Tennessee is home to tons of haunted places, including Memphis and the Mid-South. Whether you believe in ghosts or not, such stories can be entertaining. There are plenty of scary places in Memphis that you can visit for fun or historical interest.
Here are the top 11 most haunted places in Memphis. These stories are not presented as fact, but rather as the legends that they are. You will have to decide for yourself if these Memphis ghost stories are true or not.
Bethel Cumberland Presbyterian Church Cemetery:
Located in Atoka, the Bethel Cumberland Presbyterian Church cemetery is infamous for its paranormal activity and is known as one of Tennessee's haunted places. Visitors to the old cemetery (which was established in the 1850s) report encountering unfriendly spirits such as long-dead criminals, ferocious beasts, and even the ghosts of malicious children. Even folks who do not believe in ghosts claim to have encounter wild animals in the cemetery late at night.
The Blackwell House is a Victorian home located on Sycamore View Road in Bartlett, and it may be the only haunted house in the city. Legend has it that the wife of the original owner, Nicholas Blackwell, died just two nights after moving into the house. According to the story, subsequent residents have not been able to stay in the home for any length of time because the home is now haunted by the ghosts of both Blackwells -- two spirits who are frequently roaming through the house, wearing their Sunday best.
Is the University of Memphis haunted? One Memphis ghost story seems to say that it is. The Brister Library is the former library building at The University of Memphis. Legend has it that many years ago, a student was attacked and murdered inside the library. The murderer was never caught.
The spirit of the student is said to still roam around the building, screaming for help.
Earnestine and Hazel's:
It is unclear just who haunts Earnestine and Hazel's, the dilapidated bar in downtown Memphis. But with it's history (it once housed a brothel upstairs!), it comes as no surprise that the bar is haunted. The jukebox reportedly plays on its own and ghostly figures have been spotted in the bar. If you are crossing off your list of haunted places in Tennessee, Earnestine & Hazel's is must-visit. VICE even called Earnestine & Hazel's "the most haunted bar in America". Their burgers are excellent as well.
Ornamental Metal Museum:
The Ornamental Metal Museum is located in and on the grounds of Memphis' old Marine Hospital, one of the spookiest, scariest places in Memphis. The basement of the museum's main building, in fact, was originally the hospital's morgue. The morgue saw thousands of yellow fever victims during the city's epidemic and the ghosts of some of those victims reportedly haunt the area today. It's not legal to break in and tour the Memphis old Marine hospital, but on rare occasions it has been open for tours.
Probably Memphis' most famous ghost, Mary is the ghost of a little girl that was killed when she was hit by a trolley outside the Orpheum.
Though she is known to play childish pranks in the theater (opening doors, laughing out loud, etc.), she is most frequently spotted in her favorite seat, C-5. In addition to Mary, paranormal investigators believe that there are as many as six other spirits residing in the Orpheum Theatre, making this downtown building one of the most haunted places in Tennessee.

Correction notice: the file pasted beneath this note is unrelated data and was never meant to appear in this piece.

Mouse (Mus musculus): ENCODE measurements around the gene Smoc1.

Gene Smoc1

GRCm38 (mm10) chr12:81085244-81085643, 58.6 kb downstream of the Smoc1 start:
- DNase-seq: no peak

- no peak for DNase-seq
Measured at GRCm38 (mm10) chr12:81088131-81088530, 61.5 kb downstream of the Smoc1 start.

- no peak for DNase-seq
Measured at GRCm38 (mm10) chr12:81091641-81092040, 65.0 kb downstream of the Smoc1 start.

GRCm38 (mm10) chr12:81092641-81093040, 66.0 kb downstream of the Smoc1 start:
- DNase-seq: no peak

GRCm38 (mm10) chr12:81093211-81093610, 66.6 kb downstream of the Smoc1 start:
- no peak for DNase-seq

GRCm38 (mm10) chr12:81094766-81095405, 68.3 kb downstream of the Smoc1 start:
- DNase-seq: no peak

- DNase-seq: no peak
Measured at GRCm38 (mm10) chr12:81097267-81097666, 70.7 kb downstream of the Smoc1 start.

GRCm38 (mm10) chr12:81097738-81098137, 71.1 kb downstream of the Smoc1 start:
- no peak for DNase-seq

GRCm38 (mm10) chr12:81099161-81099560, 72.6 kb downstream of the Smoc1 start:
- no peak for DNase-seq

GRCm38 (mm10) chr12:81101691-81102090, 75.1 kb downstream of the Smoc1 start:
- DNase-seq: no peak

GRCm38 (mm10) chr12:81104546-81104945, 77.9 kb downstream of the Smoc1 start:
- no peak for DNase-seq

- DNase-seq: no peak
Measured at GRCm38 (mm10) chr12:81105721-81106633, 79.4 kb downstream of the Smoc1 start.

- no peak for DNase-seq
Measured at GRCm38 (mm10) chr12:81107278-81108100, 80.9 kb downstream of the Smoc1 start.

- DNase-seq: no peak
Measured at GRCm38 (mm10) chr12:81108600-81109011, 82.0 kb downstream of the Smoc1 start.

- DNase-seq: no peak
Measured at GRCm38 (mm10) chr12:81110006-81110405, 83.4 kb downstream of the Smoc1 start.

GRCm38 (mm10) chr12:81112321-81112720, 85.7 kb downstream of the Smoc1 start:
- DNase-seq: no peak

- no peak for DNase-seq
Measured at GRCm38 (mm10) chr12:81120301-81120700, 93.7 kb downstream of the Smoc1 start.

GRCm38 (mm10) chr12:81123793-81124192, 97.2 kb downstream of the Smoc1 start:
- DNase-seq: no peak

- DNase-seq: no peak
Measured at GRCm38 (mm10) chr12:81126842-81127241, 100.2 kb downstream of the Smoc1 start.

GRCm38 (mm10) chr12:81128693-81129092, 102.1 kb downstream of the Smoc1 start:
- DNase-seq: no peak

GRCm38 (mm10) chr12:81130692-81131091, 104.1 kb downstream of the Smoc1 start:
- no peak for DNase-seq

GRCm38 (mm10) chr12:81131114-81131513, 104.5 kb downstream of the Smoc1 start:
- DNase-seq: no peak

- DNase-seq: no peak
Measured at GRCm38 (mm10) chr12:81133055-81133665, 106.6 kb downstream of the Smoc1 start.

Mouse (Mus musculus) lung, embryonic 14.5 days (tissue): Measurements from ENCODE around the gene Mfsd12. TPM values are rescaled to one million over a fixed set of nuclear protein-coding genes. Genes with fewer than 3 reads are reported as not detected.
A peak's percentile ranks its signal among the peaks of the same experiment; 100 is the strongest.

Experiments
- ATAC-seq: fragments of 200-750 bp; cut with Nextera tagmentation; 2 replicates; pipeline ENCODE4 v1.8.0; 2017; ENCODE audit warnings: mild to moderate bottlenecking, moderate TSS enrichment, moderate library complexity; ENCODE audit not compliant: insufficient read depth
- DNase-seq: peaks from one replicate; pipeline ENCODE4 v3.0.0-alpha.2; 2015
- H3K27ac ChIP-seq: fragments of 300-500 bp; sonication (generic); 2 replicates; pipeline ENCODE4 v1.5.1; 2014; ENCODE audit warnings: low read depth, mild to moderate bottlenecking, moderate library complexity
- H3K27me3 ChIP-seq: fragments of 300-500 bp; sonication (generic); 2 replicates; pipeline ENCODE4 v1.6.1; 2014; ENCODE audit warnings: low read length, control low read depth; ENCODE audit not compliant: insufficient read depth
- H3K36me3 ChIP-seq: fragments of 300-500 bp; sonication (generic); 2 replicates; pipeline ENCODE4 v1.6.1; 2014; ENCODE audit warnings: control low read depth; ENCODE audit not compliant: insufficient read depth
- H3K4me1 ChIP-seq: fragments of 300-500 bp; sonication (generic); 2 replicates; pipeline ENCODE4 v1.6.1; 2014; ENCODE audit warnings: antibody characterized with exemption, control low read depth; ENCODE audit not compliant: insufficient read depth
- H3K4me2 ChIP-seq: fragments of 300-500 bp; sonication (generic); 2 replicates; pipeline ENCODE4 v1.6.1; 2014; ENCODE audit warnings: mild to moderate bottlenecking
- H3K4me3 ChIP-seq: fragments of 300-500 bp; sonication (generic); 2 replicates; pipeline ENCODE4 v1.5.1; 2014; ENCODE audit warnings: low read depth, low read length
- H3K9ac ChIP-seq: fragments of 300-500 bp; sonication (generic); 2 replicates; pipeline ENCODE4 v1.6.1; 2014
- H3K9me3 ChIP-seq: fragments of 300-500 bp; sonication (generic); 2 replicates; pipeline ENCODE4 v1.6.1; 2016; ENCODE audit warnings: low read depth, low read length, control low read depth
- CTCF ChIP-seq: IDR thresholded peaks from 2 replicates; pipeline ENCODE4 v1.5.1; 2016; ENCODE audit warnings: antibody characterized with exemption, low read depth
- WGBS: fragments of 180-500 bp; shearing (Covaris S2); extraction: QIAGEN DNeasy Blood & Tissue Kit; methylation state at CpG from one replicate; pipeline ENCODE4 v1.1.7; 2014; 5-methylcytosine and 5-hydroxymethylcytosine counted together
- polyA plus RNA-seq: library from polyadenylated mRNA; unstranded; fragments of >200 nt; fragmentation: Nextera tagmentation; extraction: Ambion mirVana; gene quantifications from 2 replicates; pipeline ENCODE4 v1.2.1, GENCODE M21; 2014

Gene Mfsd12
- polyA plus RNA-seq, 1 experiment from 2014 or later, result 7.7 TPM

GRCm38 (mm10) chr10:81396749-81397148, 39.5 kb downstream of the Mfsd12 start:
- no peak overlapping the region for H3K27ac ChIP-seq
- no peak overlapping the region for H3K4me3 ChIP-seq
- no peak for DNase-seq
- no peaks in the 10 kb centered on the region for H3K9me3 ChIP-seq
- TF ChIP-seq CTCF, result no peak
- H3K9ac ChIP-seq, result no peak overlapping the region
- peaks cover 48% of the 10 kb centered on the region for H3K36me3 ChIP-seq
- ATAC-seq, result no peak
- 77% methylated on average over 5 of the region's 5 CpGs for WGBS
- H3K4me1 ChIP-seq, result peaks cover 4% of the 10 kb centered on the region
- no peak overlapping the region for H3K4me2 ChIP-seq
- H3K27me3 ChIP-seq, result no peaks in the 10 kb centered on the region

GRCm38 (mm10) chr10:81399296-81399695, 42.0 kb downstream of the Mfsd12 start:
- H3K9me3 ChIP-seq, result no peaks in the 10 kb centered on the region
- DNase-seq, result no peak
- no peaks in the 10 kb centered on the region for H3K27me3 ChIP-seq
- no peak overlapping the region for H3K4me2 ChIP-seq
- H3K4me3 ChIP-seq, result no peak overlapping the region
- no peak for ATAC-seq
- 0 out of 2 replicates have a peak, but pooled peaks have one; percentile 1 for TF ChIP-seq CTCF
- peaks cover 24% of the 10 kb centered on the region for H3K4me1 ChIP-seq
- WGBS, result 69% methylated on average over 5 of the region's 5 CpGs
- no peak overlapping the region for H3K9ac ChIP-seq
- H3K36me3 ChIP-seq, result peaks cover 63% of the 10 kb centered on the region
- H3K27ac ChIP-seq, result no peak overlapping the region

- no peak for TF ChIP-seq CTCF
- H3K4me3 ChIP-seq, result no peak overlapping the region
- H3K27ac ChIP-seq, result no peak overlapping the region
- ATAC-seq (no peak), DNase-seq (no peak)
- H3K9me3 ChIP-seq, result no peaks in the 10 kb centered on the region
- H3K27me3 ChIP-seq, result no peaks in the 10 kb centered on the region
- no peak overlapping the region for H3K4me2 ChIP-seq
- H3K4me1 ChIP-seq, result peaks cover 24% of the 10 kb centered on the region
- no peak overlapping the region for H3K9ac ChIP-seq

Overton Park's Haunted Lake:
Legend says that in the 1960's the body of a young woman who had been stabbed to death was found floating in the lake at Overton Park. The woman was said to have been wearing a blue dress. Since then, numerous people have reported seeing an apparition in a blue dress rising up out of the lake.
Salem Presbyterian Church Cemetery:
Another cemetery in Atoka, this one is believed to be haunted by the ghosts of Native Americans and slaves who were literally dumped into a mass grave in one section of the property.
Today, a lone marker designates the grave area. In addition, there are many others buried in the cemetery, each in his own plot and with his own marker. Those who claim to have encountered ghosts in this cemetery describe the spirits as angry and even malicious.
Voodoo Village is located on Mary Angela Road in southwest Memphis. According to residents, the area is home to St. Paul's Spiritual Temple and is enclosed in a huge iron fence. But the legend suggests that something other than church services are taking place there. Reports of sacrificial offerings, black magic, and the walking dead suggest that Voodoo Village is ripe with supernatural activity.
Woodruff Fontaine House:
There is one room in this historic home in Memphis' Victorian Village that is purported to be haunted. Molly Woodruff Henning is said to inhabit The Rose Room, though she occasionally wanders throughout the rest of the house. A seemingly friendly spirit, Molly reportedly once instructed museum staff on the correct placement of the furniture in her former bedroom.
This cemetery seems picturesque and peaceful with its aging monuments, towering trees, and rolling hills. However, with so much history - it's the resting place for important politicians, Civil War soldiers, as well as graves of unknown Yellow Fever Epidemic victims - it's not hard to believe there's something supernatural happening there.
More Memphis Ghosts:
These are just a few of the many spirits that reportedly dwell among us in the Mid-South. If you would like to go in search of these or other ghosts, be sure to check out these ghost hunting tips from the Memphis - Mid South Ghost Hunters.
Updated September 2017